“There are patients we turn away each week because we have a full docket,” said Executive Director Tom Bowman.
The organization also gets occasional calls from low-income Idahoans with high-deductible insurance. “What am I supposed to do?” they ask.
“We are talking with our board about where do we go in the days ahead, with our population that is underinsured,” Bowman said.
The clinics partner with other organizations —for example, the West Valley Medical Center in Caldwell does lab work for the Canyon County Community Clinic — but their resources are finite.
Still, they set aside time for people who go through the ISU-Meridian free screenings. And those screenings often are the first time Treasure Valley residents learn that money doesn’t have to stand in the way of getting a checkup.
CATCHING PROBLEMS EARLY
Boise couple Olbin and Elmira Yanez hired a baby-sitter to watch their four children and made a special trip last month to ISU-Meridian’s last screening of the spring semester.
Olbin Yanez, 34, hadn’t seen a doctor in 10 years. He doesn’t have health insurance and he never got sick, so he didn’t see the point.
But Elmira Yanez got a flier about the screenings while she was enrolling her second-youngest in kindergarten. She goes to the doctor but knew Olbin was concerned about his blood sugar and possible diabetes.
Both adults spent about an hour at ISU-Meridian, winding through the maze of overall wellness screenings that all participants travel: dental, traumatic brain injury, blood pressure, hearing and vision checks; instant HIV and hepatitis C tests; blood-sugar and cholesterol checks; depression and alcohol screenings and free flu shots. ISU-Meridian provided the screenings with support from Ada County and staffing from local clinicians and students.
About 130 people attended screenings in the 2013-14 school year. Nearly all lacked health insurance, and the average participant hadn’t seen a primary-care provider or a dentist for about four years. As a result, four of every five participants had dental issues when they arrived. About 43 percent had medical issues, 37 percent needed counseling and many had problems with vision, hearing and nutrition. Screeners found high blood pressure in more than half of the people and possible diabetes in 41 percent.
“If we identify a need, and they’re interested in getting an appointment in the next month,” then a screening staffer will make a referral, said Glenda Carr, screening co-organizer and clinical assistant professor in pharmacy at the school. About 60 percent of patients follow through on those referrals, she said.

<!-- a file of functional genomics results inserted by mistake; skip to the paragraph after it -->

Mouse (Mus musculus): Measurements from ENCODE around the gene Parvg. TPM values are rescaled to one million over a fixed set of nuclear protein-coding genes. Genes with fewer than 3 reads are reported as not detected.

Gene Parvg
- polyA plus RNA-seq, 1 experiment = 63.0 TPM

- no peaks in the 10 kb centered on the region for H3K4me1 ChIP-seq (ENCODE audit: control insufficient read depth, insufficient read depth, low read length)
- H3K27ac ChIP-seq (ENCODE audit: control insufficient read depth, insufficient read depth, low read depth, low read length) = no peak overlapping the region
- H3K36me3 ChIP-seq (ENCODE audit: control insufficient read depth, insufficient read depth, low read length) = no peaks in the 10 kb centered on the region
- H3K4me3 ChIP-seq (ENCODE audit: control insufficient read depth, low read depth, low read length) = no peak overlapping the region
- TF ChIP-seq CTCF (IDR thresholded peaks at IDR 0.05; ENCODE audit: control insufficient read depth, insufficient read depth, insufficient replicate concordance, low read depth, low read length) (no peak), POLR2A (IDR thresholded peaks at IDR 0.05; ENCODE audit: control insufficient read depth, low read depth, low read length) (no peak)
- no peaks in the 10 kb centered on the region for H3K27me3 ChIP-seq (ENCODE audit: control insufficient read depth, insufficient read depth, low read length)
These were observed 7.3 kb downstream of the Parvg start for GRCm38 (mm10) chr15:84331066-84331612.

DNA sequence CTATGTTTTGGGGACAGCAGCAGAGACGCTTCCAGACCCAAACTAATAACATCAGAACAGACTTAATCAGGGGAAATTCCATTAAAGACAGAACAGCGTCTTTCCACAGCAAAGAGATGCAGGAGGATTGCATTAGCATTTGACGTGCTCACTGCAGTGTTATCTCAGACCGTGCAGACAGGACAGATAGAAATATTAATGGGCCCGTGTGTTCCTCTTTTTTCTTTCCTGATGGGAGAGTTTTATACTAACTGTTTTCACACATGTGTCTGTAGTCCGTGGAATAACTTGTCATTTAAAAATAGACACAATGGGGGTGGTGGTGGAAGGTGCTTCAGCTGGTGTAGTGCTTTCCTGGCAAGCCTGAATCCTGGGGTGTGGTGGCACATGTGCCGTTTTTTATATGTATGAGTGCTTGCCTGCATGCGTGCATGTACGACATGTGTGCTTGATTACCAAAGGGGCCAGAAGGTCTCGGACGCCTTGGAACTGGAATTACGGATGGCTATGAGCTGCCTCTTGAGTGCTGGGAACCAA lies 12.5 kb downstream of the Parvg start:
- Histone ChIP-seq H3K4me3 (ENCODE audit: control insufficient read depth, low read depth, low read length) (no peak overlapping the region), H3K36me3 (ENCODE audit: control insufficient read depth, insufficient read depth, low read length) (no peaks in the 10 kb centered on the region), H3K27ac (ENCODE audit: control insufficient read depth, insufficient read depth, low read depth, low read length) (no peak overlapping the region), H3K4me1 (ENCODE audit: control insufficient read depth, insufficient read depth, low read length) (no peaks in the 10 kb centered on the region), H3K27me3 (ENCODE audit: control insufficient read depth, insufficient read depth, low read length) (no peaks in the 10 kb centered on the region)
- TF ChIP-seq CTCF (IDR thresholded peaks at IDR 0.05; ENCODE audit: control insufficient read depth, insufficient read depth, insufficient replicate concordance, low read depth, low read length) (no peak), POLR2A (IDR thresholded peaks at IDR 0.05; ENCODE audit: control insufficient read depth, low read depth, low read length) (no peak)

“We have made efforts in the past to find out why (the other 40 percent are) not going, and a lot of it is they don’t have money or they don’t have transportation to the facility,” Carr said.
What happens if the patient needs ongoing care and is poor and uninsured?
“That is the great question,” she said. “It’s tough.”
Olbin learned his blood sugar is fine, but his eyesight isn’t great. And he needs to have a primary-care provider. So the screening volunteers made him an appointment at a Family Medicine Residency of Idaho’s clinic, where he could get low-cost care.
That clinic is where Jessica Nolazco, a 23-year-old expectant mother from Meridian, heard of the free screenings.
Unlike most low-income, pregnant women in Idaho, Nolazco doesn’t have Medicaid, because of her immigration status. She has lived in the U.S. since she was 5 years old but still doesn’t qualify for public assistance, she said. With her mother’s help, she goes to the Family Medicine Residency clinic for checkups.
The screening intrigued her, and she brought along her mother, stepfather and son.
“I’m pretty healthy,” Nolazco said at the end.
One exception: Her blood sugar is too high, which can spell trouble when you’re pregnant. She is seven months along.
Nolazco’s last stop on the free-screening journey was a booth where a volunteer passed out healthy recipes and answered questions about nutrition.
Armed with the knowledge that she could give her baby a healthier start by changing how she eats, Nolazco lingered at the booth.
“I have a sweet tooth,” she said later, through a bashful smile.